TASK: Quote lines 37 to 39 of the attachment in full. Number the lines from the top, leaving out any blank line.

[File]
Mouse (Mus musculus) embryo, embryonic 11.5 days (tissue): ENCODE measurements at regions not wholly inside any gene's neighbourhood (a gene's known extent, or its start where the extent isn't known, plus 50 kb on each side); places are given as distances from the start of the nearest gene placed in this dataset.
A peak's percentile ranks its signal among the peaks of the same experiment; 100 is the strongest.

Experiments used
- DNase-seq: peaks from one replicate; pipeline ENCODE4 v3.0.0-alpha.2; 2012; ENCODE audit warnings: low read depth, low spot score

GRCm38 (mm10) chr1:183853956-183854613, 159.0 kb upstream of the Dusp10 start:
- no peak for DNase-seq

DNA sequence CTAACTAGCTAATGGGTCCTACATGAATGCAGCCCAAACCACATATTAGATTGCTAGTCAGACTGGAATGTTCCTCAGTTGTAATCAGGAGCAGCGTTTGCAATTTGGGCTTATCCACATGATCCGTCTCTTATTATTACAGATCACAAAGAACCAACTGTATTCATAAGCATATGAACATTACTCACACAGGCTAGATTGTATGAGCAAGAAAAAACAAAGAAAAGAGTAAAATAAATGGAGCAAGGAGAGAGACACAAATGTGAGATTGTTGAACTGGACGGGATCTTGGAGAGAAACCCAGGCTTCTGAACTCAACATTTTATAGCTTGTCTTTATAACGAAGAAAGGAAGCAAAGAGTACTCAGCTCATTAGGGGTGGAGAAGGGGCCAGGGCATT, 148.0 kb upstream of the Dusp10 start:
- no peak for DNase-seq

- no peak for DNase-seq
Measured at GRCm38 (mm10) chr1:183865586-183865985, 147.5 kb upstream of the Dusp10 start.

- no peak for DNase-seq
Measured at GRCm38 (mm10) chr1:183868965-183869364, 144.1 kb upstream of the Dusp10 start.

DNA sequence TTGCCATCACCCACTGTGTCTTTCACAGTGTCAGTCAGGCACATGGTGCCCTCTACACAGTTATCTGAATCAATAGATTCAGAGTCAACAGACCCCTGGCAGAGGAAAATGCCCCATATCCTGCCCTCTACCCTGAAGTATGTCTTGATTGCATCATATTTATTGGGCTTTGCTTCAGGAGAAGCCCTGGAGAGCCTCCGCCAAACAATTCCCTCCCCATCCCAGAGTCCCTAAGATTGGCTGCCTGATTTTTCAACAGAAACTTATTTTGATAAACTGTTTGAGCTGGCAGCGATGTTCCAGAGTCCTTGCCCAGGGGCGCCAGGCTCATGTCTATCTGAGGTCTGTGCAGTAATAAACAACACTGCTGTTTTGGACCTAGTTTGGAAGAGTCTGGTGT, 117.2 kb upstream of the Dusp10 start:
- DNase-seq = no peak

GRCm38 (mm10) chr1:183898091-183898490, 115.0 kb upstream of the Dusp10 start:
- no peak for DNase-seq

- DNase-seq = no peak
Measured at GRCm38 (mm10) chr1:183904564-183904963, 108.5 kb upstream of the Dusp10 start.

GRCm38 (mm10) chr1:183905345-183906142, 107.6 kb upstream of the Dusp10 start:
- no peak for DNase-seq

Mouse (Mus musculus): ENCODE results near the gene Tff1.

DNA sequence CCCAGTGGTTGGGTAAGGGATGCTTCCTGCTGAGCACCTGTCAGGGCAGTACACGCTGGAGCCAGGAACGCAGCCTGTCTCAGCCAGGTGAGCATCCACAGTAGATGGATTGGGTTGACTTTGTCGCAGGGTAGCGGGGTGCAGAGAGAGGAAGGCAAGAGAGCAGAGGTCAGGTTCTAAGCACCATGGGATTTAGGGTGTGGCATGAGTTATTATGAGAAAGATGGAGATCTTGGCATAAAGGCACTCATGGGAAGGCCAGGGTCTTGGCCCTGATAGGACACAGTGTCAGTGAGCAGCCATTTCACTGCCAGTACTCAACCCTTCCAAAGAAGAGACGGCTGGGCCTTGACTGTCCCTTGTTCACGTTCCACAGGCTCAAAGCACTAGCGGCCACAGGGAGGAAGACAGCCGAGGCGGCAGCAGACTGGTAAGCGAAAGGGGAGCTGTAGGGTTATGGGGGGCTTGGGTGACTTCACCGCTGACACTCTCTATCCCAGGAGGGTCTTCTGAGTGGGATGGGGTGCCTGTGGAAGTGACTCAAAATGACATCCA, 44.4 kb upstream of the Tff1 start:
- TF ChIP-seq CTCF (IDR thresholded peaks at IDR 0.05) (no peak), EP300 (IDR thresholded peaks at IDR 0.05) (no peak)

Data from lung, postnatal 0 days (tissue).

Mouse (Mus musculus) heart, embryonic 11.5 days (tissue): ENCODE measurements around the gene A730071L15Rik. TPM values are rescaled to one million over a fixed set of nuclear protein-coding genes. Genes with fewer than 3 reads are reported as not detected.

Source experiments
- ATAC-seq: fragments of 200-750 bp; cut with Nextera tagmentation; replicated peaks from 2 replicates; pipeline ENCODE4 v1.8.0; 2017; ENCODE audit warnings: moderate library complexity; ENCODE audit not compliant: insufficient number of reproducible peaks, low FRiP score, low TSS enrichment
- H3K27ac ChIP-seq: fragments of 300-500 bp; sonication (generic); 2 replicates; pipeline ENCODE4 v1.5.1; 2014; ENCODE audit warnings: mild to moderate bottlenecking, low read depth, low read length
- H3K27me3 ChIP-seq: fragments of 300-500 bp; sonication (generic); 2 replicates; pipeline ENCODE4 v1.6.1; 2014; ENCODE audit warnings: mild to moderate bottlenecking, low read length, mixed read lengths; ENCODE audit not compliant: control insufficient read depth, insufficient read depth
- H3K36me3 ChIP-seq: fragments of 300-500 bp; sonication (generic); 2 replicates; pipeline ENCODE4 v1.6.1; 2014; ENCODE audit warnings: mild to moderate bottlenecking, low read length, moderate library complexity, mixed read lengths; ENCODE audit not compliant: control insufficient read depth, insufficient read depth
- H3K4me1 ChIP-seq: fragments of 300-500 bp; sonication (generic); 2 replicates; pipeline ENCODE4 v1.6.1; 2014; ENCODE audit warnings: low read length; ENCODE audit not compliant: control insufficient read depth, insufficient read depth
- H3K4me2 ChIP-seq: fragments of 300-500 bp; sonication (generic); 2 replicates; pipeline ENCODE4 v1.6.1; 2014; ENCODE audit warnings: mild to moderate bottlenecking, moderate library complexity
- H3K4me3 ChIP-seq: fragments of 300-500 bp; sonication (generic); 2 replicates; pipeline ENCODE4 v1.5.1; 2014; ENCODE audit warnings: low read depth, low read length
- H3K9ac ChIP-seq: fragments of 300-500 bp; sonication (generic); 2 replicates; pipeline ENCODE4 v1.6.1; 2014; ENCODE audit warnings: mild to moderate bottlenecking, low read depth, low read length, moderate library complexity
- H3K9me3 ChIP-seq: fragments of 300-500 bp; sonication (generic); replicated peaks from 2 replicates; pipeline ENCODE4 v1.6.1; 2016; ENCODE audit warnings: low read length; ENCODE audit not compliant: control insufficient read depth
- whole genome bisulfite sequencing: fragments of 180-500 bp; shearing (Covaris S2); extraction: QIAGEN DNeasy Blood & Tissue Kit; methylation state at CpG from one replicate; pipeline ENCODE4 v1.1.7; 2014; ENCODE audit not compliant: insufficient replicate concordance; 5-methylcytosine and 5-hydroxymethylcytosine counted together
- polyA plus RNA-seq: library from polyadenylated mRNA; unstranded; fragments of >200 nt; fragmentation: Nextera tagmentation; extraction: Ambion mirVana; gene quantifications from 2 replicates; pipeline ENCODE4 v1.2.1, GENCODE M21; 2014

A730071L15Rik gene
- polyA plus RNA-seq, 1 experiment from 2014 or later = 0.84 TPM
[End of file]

- polyA plus RNA-seq: library from polyadenylated mRNA; unstranded; fragments of >200 nt; fragmentation: Nextera tagmentation; extraction: Ambion mirVana; gene quantifications from 2 replicates; pipeline ENCODE4 v1.2.1, GENCODE M21; 2014

A730071L15Rik gene
- polyA plus RNA-seq, 1 experiment from 2014 or later = 0.84 TPM